Five years ago, at a sports dinner in Atlantic City, I sat next to Bob Feller and Monte Irvin and listened to these two old gentlemen talk about facing each other. It was fascinating—rather like hearing a Union officer and his Confederate counterpart in, say, 1928, reminiscing about some Civil War battle—for what Feller and Irvin were recollecting were the times they had barnstormed against each other when so-called Organized Baseball was still segregated. I leaned closer, bent an ear, telling myself: Listen carefully, Frank, because this is oral history, this is one of the last times old black and white players will ever be able to speak across that divide of time and race.
And, in fact, Feller has passed on since then, although Irvin lives yet, age 94, one of the last survivors of the Negro Leagues—that shadow baseball government that managed to thrive for about a quarter of a century, allowing African-Americans the chance to play the national pastime for pay (if not for much). The heyday of the Negro Leagues was the ’30s, the cynosure of most seasons the East-West All-Star Game, which was usually played in Chicago at Comiskey Park, home of the white White Sox. Indeed, in 1941, just before America entered the war, that fabled season when Ted Williams batted .406 and Joe DiMaggio hit safely in 56 straight games, the Negro League All-Star Game drew a crowd of more than 50,000 fans. Buck Leonard hit a home run, driving in three runs in the game. He was one of the very best baseball players alive, a stocky 5-foot-10, 185-pound first baseman.
Back when he was a boy in Rocky Mount, North Carolina, Leonard would watch white teams play through a hole in the fence. What black teams there were didn’t have the luxury of leagues; indeed, the first professionals of his race whom Leonard saw were actually minstrels first. They would parade through Rocky Mount in the morning, play a baseball game, and then, come the evening, put on a full-fledged minstrel show. Years later, Leonard remembered: “They used to get all the money from the sporting people in the afternoon, get all the money from the show people at night—and then they had doctors with them selling medicine to take that part of our money, too.”
There was no high school in Rocky Mount for blacks, so young Leonard shined shoes, until, like his father, he could become a railroad man. Only when he lost his job in the Depression did he turn to baseball to try to make a living. Soon he was playing for the famous Negro League champions, the Homestead Grays of Pittsburgh. The catcher on that team was the legendary slugger Josh Gibson, who was called “the black Babe Ruth.” So Leonard became “the black Lou Gehrig.” Together, they would become the Thunder Twins.
Leonard was as stable and well-liked as was Gibson tragic—an apparent drug addict who would die young and broken. Defensively, at first base, Leonard was the best, and although it’s difficult to validate statistics for the black players of that era because so many of their games were exhibitions against suspect opposition, he was a powerful line-drive hitter who may have batted as high as .382 against the white major leaguers in those wistful autumn exhibitions, when the races toured the hinterlands, playing one another, one-night stands. Never mind numbers; it was most famously said of him: “Trying to sneak a fastball past Buck was like trying to sneak a sunrise past a rooster.”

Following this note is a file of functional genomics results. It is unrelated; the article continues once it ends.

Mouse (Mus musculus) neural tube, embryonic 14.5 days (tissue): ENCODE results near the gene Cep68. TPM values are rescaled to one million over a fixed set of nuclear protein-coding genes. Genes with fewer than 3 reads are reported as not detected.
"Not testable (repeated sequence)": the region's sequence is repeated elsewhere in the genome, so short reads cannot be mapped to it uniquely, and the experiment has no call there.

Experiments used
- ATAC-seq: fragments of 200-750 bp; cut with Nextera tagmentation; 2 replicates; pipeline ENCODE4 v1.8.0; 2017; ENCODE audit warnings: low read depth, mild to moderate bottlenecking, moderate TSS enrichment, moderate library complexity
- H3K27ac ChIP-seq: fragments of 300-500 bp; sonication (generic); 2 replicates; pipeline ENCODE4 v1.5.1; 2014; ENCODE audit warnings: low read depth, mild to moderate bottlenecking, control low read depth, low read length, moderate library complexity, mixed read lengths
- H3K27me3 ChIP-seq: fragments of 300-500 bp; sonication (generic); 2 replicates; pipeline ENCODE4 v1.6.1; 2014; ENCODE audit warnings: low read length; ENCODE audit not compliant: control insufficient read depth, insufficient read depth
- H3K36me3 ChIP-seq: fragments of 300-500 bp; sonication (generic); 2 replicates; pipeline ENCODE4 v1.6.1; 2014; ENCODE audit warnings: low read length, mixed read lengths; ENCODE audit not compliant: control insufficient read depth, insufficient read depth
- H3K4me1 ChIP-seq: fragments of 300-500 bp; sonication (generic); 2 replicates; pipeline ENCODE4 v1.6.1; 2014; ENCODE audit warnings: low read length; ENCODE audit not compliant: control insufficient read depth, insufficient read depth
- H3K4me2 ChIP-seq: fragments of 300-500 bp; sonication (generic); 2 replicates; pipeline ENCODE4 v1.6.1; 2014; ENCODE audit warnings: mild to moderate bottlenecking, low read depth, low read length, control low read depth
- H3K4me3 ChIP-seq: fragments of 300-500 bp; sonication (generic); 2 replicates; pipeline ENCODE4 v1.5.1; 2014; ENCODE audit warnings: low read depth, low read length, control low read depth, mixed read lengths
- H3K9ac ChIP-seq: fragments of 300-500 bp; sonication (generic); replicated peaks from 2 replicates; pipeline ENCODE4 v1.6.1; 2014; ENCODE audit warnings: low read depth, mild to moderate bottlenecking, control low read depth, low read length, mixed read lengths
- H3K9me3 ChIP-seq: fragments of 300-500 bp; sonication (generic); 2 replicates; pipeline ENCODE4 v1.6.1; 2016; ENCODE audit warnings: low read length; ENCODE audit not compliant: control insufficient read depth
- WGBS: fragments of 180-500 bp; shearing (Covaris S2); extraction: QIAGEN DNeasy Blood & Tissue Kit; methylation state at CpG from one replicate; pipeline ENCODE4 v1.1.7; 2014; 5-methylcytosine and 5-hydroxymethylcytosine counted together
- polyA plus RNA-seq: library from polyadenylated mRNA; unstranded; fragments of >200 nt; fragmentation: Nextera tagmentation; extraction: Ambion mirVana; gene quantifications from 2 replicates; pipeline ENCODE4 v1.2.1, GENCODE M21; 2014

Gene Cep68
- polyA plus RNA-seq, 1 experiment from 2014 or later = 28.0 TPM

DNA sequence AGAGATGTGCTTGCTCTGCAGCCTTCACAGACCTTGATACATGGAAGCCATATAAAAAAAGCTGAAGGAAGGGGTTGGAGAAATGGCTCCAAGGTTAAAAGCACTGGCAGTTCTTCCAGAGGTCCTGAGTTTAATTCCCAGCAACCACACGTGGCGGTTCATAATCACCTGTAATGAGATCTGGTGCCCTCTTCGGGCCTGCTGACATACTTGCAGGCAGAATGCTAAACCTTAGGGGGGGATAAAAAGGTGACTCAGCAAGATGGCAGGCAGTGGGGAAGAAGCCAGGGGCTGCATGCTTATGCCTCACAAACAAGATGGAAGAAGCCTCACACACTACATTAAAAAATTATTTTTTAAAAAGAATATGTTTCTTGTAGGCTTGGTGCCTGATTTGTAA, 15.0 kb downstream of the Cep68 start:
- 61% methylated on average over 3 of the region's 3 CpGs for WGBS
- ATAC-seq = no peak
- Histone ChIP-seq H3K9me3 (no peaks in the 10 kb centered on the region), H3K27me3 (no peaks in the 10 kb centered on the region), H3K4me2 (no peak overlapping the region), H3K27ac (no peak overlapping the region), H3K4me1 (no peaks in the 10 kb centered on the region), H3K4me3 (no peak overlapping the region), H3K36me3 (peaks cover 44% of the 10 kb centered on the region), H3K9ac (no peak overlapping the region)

In 1937, Leonard started in the East lineup at the Comiskey All-Star game, but that year the cast was diminished because many of the best players had signed contracts in the Dominican Republic—one of the Caribbean countries that, like Mexico, accepted the black American players. Still, the game was the centerpiece of the season for Negro baseball fans. In the second inning Leonard hit a monstrous home run to lead the East to victory. The ball Leonard hit was returned to him, and he inscribed it and hung onto the prize.
He would compete until he was well into his 40s—indeed, in something of a passing of the baton, he played against Willie Mays in 1948, in the Negro League World Series, when Mays was only 17, a raw .262 hitter on the Birmingham Black Barons. But by then the night shades were falling fast on Negro baseball. Once Jackie Robinson had begun to play with the Brooklyn Dodgers in 1947, African-American fans turned their attention to him, and then to the many other young African-American players who were suddenly being scooped up by major-league franchises. It did not help that the white teams compounded their sins and continued to act ignobly; after all those years of keeping black players out of Organized Baseball, now that they began signing the best of them, they seldom bothered to compensate the atrophied Negro League franchises for poaching their talent.
No major-league team signed Buck Leonard, for he was too old by then—not just a veteran, but a vestige of a lost world. Several years later, in 1966, when Ted Williams was inducted into the Hall of Fame, he dared speak publicly of baseball’s shameful past, citing his regret that “the great Negro players...are not here because they weren’t given the chance.” That lit a candle of regret, and six years later the first players who had starred in the Negro Leagues were elected to Cooperstown. Buck Leonard was in the inaugural class.
The scuffed home run ball he had saved from the ’37 All-Star game remained at his home in Rocky Mount, until, in 1981, he donated what had become a horsehide artifact to the Smithsonian. Leonard himself lived until 1997, when he died at the age of 90, nearly four decades after the Negro Leagues had disappeared from all our diamonds.
Decades after watching Negro League baseball games as a child in his hometown of Baltimore, Frank Deford reflects on the meaning of the American History Museum’s Negro League ball. “Now I look back and realize the evil of the system,” he says, “but at the time, I wasn’t old enough to question it.”